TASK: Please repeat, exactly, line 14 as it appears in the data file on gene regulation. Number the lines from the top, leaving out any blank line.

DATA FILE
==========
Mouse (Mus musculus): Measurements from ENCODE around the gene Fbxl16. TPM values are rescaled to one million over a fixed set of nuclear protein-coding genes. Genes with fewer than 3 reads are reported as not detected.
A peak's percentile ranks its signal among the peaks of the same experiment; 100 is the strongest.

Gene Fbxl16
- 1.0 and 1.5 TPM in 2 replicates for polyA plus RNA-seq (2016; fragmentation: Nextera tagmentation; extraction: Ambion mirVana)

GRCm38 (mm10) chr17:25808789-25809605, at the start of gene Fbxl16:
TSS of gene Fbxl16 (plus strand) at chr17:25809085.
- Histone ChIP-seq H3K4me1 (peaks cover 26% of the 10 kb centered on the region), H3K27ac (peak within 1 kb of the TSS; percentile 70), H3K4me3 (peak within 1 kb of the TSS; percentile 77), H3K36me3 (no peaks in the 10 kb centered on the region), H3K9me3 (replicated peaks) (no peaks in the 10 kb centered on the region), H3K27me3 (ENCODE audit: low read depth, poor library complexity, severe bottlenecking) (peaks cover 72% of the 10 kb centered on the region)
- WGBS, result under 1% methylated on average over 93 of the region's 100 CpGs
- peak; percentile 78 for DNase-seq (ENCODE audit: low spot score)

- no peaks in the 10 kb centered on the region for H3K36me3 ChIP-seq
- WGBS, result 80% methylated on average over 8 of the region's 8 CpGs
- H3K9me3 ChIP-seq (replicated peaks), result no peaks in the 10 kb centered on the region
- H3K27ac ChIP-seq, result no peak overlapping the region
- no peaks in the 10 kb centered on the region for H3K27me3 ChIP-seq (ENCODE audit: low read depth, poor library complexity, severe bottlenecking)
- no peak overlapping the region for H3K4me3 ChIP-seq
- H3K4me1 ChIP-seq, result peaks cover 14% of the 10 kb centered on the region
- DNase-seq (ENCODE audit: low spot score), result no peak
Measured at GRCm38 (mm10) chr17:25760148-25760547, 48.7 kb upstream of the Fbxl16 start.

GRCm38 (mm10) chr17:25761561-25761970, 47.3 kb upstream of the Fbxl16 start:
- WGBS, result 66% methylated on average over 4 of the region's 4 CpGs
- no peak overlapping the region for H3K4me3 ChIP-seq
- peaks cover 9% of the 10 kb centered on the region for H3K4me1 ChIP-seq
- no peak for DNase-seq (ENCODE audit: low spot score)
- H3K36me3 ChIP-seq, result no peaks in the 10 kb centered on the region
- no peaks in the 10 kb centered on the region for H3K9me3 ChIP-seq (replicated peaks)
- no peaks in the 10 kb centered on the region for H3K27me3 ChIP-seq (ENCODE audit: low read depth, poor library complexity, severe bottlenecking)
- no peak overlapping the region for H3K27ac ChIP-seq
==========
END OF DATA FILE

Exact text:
- no peaks in the 10 kb centered on the region for H3K27me3 ChIP-seq (ENCODE audit: low read depth, poor library complexity, severe bottlenecking)